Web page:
by: Brad Edwards
Here’s a practice trick that might be helpful. Sometimes we get so wrapped up in playing a phrase that we lose sight of maintaining a good TONE on every note throughout the phrase.Sometimes, it helps to extract a few notes from the phrase and play them independently, just focusing on tone.Here’s an example from the opening of the Hindemith Sonata…
You know you want your best tone on that third measure but how many of you slow it down to focus just on tone quality? Like this…
Work on this fermata example, get your best tone and than GRAFT that tone back into the phrase! (Like a skin graft).
What’s the danger here? Simple: unmusical playing, robotic playing etcetera. As always, we have to strike that balance.
Recently I have used this “tone grafting” idea in lessons with good effect. It’s nice to have that recent memory of good tone as you proceed through the phrase.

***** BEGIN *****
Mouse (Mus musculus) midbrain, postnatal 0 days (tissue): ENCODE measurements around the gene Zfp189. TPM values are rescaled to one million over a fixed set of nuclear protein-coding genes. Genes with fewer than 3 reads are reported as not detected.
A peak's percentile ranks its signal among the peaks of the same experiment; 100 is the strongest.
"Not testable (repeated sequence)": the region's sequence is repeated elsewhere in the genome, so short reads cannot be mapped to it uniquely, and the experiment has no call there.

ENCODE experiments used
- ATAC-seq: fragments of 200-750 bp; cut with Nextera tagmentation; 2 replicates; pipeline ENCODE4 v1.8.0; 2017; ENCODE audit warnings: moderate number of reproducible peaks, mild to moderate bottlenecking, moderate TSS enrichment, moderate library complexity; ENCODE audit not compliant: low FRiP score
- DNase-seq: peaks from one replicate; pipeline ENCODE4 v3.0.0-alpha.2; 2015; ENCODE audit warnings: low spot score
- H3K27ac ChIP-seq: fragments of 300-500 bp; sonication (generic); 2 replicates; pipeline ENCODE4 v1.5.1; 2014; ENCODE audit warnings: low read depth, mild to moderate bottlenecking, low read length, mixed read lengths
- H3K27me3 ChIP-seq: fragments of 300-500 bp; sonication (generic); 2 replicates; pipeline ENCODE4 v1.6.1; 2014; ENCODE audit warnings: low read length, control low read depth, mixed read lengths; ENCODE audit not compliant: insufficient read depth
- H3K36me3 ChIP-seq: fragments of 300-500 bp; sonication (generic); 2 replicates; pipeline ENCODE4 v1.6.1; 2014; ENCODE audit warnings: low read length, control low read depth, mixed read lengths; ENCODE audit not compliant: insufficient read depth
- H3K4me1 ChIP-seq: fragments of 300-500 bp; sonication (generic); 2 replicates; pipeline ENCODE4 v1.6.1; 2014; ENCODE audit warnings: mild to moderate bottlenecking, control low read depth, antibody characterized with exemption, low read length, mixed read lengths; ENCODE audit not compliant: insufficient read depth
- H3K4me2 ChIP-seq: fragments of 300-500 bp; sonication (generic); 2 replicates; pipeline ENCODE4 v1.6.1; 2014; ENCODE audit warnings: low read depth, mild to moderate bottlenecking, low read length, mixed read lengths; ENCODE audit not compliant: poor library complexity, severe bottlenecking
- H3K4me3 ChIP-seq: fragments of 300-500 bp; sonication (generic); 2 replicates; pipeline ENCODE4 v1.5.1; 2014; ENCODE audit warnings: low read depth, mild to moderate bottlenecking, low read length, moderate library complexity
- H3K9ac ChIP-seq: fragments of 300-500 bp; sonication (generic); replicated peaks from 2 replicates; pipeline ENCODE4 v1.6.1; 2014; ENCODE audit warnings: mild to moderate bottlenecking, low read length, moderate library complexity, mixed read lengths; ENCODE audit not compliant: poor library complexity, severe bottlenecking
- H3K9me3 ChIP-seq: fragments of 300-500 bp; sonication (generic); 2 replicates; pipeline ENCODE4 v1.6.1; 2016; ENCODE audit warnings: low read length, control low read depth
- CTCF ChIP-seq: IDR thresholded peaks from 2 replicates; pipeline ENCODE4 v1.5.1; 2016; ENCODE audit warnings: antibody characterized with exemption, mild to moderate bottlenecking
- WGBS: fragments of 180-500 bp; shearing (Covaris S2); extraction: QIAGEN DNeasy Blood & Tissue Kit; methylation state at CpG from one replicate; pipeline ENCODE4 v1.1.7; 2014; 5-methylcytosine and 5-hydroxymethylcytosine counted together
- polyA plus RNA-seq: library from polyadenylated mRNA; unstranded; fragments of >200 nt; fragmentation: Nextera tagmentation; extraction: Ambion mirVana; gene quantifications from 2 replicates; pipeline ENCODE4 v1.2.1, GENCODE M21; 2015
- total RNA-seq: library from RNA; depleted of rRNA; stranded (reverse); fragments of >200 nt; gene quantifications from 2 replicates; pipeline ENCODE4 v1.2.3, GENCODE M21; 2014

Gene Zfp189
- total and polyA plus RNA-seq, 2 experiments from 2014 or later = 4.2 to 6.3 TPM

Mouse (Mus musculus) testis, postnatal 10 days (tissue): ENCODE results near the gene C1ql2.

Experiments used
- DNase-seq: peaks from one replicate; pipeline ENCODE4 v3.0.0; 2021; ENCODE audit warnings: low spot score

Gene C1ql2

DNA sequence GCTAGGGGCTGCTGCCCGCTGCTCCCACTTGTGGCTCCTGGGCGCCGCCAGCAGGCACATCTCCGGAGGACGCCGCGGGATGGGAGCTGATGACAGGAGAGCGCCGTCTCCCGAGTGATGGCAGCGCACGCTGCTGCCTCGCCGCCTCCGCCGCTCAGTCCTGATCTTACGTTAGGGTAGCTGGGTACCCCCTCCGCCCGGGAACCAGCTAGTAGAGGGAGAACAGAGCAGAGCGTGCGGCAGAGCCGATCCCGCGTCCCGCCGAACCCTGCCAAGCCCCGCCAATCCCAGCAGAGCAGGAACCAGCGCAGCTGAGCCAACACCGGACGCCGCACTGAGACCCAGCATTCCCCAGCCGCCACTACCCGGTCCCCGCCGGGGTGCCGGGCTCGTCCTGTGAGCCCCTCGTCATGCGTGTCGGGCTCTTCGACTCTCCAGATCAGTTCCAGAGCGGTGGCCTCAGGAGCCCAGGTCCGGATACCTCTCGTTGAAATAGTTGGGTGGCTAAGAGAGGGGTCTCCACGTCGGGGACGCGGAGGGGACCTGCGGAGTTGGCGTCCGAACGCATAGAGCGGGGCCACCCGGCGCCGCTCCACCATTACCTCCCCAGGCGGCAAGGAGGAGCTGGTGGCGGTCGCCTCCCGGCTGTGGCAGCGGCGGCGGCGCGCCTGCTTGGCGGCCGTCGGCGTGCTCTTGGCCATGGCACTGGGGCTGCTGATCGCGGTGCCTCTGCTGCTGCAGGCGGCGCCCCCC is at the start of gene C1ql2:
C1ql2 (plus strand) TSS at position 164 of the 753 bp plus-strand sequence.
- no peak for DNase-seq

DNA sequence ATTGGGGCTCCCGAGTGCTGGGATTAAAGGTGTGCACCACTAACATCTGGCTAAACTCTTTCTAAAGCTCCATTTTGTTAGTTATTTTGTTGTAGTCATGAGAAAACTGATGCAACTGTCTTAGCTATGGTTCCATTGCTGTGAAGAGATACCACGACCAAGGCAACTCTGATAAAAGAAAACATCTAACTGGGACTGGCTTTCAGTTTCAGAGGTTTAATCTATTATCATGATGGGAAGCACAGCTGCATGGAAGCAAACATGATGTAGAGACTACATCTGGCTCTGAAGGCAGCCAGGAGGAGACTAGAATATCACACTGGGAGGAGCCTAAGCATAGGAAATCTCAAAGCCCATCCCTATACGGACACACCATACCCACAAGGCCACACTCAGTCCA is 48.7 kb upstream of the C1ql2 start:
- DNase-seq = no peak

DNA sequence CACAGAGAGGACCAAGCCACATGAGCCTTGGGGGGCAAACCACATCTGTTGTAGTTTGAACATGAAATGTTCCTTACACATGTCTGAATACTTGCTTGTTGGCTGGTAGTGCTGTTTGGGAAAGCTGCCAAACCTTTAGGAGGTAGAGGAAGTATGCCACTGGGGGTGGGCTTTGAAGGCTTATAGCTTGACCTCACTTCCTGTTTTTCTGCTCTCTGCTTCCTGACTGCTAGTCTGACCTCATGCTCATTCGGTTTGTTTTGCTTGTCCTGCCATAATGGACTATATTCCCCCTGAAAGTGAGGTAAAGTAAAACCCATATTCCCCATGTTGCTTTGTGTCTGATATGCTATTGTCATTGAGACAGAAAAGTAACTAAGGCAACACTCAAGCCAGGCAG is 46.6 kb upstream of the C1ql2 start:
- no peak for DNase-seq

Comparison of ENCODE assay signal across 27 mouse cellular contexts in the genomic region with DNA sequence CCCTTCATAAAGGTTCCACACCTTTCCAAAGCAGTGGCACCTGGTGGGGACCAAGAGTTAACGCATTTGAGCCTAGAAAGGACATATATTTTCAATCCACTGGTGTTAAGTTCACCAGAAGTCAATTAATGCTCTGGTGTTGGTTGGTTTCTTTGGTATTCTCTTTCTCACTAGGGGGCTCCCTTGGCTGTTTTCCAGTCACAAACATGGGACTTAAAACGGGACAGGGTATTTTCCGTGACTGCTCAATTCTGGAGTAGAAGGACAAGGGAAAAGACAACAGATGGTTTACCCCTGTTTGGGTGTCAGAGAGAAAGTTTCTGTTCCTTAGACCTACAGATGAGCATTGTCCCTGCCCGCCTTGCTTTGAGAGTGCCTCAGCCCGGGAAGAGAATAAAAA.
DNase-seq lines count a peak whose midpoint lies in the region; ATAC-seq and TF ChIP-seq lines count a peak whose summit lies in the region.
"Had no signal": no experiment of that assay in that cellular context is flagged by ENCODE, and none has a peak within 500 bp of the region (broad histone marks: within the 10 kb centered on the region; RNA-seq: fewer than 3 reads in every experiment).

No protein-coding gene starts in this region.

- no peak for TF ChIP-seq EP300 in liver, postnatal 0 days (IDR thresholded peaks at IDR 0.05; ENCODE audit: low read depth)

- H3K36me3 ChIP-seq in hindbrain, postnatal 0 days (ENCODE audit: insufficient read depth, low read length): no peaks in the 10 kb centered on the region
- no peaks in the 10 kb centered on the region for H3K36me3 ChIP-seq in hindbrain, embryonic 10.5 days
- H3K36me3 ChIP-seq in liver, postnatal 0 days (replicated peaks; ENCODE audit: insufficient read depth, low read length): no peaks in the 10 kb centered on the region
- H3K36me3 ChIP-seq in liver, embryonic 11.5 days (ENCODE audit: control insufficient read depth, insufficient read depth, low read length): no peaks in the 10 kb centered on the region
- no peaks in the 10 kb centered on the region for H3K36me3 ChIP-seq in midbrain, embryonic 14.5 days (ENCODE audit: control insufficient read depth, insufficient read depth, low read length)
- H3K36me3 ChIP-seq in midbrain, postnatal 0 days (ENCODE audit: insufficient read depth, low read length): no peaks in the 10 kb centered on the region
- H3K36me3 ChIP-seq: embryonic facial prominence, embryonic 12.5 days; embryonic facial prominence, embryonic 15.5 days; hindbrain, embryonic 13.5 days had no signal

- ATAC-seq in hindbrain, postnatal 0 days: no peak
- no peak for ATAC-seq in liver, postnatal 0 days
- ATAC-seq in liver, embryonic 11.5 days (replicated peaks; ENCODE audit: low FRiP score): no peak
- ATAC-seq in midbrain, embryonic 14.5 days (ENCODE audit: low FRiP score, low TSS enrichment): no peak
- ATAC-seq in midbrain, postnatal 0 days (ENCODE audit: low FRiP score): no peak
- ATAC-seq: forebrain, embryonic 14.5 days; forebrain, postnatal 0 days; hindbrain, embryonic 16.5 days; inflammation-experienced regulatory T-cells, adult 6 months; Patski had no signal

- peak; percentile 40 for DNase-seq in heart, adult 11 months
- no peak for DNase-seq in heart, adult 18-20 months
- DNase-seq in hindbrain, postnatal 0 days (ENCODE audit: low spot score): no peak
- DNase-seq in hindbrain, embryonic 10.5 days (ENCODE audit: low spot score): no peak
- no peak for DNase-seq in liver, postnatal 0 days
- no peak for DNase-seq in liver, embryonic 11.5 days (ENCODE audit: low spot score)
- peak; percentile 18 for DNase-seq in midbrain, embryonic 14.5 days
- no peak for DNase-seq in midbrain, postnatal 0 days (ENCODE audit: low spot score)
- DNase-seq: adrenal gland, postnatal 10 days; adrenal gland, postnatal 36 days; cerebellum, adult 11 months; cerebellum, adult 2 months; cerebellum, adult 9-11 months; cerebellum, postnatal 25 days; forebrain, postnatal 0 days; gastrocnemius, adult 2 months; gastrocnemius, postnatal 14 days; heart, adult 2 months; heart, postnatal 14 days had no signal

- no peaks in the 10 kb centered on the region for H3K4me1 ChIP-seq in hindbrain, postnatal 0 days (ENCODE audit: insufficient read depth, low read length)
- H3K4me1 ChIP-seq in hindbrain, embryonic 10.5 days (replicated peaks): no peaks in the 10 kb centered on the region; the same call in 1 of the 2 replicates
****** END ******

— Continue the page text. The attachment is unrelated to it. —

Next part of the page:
Dr. Edwards teaches trombone at the University of South Carolina and currently performs with the Symphony Orchestra Augusta and the South Carolina Philharmonic. Previously he taught at the University of Northern Iowa and played principal trombone Waterloo/Cedar Falls Symphony. Edwards has also taught at Franklin and Marshall College in Lancaster Pennsylvania, the Peabody Institute of Music, the Hartford Conservatory of Music and Trinity College in Hartford, Connecticut as well as the South Carolina Governor’s School for the Arts and Kinhaven Music School in Vermont. Edwards holds degrees from the Peabody Institute of Johns Hopkins University, the Cincinnati College-Conservatory of Music and the Hartt School of Music. His primary teachers have been Jim Olin, Tony Chipurn, Ronald Borror and Henry Schmidt. He has also studied with Arnold Jacobs, Dave Fedderly and Milt Stevens.